1,842 Mile 1991 Cadillac Fleetwood

1991 Cadillac Brougham Fleetwood

I recently attended a large car show here in Boise and it was packed with all kinds of neat cars, but one car threw me for a bit of a loop. It was a low mileage survivor ’91 Oldsmobile and what was really amazing was the crowd it was attracting. Just a few years ago, it would have been overlooked and viewed just as an unwanted used car. Now that it and cars like this Cadillac Fleetwood are 25 years old, people are starting to see them as future collectibles, well at least the low mileage survivors. This Caddy has just 1,842 miles on the clock and it still looks new! You can find it here on eBay in Henrico, Virginia with an impressive current bid of $12,100.

1991 Cadillac Brougham Interior

Beyond being low mileage, this Caddy is also features the extra-luxurious d’Elegance option. Have a look at the interior and you’ll see just how luxurious it really is! I imagine in 1990, this was one of the nicest machines on the road.

1991 Cadillac Brougham Engine

The job of moving all that luxury around is handled by a carbureted 5.7 liter V8 with just 185 horsepower. This one’s engine bay still looks new, but I have to wonder if it was properly maintained and serviced over the years. The seller claims everything works as it should and that the A/C is still putting out cold air, so that’s a good sign!

1991 Cadillac Fleetwood

I can actually understand the appeal of cars like this. They are starting to get up there in age, many states classify anything 25 years or older a classic, but finding nice low mileage examples is quite rare. Remember, just a few years ago teenagers were inheriting the family’s old ’90s car to drive to school, so many have been driven into the ground. I see this car only going up in value as it gets older, but what do you do with it given that the value is tied to the mileage?

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Comments

  1. Mr. TKD

    It would be a weekend cruiser for me. Nice find!

  2. jay

    After seeing the seats, I want to double the mileage on a nice long road trip. That thing looks so comfy.

    I can’t believe in 1991 it had a carburetor though. I thought everything had gone to FI by then.

    • Kirt M

      Jay – I thought the same thing, so I looked it up. It’s using throttle body injection – just like the old “digital fuel injection” models of the late 70’s.

      • Bill Mesker

        Kurt I was just going to say that myself because most of the later model Broughams had fuel injection. Although I can’t remember when they stopped using the carb and decided to go to TBI

  3. fred w.

    That’s the hard thing to see, that today’s undesirable can be tomorrow’s classic. It’s especially true with Caddy’s, Lincolns and other big cars, which have a long history of becoming collectible. In the 70’s you couldn’t give away a 50’s Caddy. Somewhere around 50 years old it hits. Moral of the story is, fill a temperature controlled warehouse with low mileage luxury or performance cars bought for bargain prices, then sit back and you or your kids can reap the rewards later.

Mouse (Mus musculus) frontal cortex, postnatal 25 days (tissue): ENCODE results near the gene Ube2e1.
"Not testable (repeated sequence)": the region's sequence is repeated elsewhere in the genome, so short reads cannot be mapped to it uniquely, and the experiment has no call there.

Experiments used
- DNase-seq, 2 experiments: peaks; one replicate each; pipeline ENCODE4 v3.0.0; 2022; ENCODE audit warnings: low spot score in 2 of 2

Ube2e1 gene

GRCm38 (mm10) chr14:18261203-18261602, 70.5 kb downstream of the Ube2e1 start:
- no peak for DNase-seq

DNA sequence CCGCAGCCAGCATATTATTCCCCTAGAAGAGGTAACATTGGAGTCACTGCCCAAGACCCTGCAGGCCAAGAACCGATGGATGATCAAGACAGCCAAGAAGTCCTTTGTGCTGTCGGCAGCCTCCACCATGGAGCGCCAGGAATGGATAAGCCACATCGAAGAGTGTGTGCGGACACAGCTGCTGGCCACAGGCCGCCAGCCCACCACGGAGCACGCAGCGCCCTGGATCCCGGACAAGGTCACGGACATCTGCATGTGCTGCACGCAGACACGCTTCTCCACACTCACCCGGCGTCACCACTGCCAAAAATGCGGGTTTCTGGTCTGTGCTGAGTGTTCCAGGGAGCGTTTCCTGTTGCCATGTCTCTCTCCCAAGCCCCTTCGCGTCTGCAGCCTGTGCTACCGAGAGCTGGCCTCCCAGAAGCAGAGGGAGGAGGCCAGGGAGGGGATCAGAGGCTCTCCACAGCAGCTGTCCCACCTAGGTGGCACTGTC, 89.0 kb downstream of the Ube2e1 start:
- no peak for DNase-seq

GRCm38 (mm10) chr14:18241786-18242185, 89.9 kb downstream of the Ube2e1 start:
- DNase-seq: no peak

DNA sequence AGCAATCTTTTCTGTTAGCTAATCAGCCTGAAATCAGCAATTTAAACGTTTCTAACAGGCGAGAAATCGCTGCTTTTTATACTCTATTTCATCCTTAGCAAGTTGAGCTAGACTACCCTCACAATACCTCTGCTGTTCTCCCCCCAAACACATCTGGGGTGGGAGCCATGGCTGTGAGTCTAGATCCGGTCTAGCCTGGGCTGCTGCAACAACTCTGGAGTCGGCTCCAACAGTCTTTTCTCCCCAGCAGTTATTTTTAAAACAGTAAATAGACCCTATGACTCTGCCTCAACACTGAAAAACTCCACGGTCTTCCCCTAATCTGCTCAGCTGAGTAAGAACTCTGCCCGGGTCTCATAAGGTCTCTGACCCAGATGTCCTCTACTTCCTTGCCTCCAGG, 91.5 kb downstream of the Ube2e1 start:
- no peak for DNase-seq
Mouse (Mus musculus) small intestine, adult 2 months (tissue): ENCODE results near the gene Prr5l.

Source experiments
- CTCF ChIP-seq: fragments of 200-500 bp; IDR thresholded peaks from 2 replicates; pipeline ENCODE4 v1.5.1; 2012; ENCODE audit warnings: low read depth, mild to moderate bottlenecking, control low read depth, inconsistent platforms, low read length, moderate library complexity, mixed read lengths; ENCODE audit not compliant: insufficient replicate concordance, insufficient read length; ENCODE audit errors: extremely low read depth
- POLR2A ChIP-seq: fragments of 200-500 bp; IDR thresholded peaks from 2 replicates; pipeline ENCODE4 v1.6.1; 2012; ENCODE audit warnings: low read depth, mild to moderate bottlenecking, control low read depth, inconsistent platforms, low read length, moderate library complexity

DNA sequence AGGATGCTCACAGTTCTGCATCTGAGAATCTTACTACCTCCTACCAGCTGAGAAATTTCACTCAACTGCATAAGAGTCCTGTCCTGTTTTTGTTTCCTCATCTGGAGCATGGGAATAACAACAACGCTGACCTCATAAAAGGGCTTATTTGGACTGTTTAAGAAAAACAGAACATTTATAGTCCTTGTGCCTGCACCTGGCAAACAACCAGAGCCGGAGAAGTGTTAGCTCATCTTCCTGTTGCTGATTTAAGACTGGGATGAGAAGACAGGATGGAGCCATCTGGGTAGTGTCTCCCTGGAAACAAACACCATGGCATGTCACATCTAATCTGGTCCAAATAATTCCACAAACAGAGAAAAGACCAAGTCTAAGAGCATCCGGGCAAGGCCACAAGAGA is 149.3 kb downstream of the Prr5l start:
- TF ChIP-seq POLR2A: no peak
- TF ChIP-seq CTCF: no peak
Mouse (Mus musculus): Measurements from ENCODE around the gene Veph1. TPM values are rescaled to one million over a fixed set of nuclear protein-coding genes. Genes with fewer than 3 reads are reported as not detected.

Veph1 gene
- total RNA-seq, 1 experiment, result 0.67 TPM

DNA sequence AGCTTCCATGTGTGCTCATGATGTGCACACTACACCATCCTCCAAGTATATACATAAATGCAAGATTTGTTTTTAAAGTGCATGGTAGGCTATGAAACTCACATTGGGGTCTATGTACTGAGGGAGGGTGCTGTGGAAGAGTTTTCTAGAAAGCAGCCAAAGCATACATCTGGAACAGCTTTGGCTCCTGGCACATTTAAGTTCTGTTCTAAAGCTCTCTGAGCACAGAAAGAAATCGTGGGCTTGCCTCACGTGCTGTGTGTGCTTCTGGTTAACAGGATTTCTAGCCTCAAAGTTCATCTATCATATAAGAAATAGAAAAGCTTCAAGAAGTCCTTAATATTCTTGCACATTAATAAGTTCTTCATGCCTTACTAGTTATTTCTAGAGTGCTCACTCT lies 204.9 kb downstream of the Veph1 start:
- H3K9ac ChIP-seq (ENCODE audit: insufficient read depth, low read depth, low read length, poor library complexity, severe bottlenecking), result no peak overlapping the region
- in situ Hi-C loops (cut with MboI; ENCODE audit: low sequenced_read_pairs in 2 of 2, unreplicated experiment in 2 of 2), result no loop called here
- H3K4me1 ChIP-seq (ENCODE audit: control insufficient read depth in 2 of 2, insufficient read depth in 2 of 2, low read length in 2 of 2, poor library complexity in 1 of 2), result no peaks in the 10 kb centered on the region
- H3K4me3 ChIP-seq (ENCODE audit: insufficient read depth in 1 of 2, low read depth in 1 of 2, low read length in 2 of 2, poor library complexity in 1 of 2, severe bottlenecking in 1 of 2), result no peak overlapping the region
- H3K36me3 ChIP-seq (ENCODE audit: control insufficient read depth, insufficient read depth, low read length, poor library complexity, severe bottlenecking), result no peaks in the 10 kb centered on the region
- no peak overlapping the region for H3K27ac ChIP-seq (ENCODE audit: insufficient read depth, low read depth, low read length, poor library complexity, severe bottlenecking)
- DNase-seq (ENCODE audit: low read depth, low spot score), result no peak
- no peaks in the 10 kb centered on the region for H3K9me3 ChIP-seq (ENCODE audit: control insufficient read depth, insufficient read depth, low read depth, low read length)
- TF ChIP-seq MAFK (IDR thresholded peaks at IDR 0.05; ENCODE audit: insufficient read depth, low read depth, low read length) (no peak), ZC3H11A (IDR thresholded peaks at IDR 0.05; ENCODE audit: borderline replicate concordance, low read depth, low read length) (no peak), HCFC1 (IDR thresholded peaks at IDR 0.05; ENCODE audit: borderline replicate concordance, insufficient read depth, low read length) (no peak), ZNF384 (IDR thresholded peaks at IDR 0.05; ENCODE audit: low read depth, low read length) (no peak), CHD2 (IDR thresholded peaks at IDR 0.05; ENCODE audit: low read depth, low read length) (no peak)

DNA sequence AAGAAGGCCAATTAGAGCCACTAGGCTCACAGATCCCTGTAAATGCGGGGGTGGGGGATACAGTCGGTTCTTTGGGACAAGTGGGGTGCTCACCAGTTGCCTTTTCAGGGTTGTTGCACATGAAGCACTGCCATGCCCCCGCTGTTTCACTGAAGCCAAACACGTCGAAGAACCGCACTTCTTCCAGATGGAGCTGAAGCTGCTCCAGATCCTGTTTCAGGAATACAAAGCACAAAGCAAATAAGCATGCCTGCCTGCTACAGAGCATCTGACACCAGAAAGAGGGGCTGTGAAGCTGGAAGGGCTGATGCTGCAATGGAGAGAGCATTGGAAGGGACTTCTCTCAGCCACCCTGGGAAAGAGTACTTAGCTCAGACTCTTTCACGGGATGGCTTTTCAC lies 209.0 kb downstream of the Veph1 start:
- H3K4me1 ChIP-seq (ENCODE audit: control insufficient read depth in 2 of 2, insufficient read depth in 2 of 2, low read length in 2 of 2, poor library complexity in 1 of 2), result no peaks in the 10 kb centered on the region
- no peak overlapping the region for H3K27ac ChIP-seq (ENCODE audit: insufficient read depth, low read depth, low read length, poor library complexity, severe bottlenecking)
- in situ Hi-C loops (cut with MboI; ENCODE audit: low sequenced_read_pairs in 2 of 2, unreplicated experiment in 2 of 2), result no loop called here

4. Jeff S.

    The dilemma is whether the buyer would be willing to put significant miles on this car. If ‘Yes’ this would make a wonderful quirky limo.

  5. Kevin

    Always loved the looks of these cars. In my opinion, one of the last true Cadillacs. Massive, ultra luxurious, RWD and didn’t handle worth a damn but could cradle you in luxury and comfort for hours on end. Luxury cars today are too focused on being sporty and flying around corners. Luxury is for cruising, not racing!

  6. David

    What a great find! Did you notice the phone? That would have been a pretty special option back then in the days of the “brick” phone.

  7. Joe

    Nice car but….Premium gas price is still low right now. Interest in large cars and big engines goes up. When gas goes back up to the $4 or $5/gallon level, it costs a fortune to take a ride around the block or even to car shows. Interest in these large cars dives along with prices. This has been happening for decades, since Jimmy Carter was President. Sadly, the large 70s, 80s and 90s Cadillacs, Buicks, Oldsmobiles and all but Blue Chip Muscle Cars are hard to give away when gas prices are high.

    • Dave Wright

      This is not a high compression engine…..it should be fine on regular gas. It is really a pickup engine. Few people here are that concerned about fuel economy in our pet cars, most of us own many cars, the chances are slim this will be a daily commuter. When I managed a Camarillo Cal. Goodyear we had many retired customers with these cruisers. They were generally good cars if you can get used to the coil front suspension float.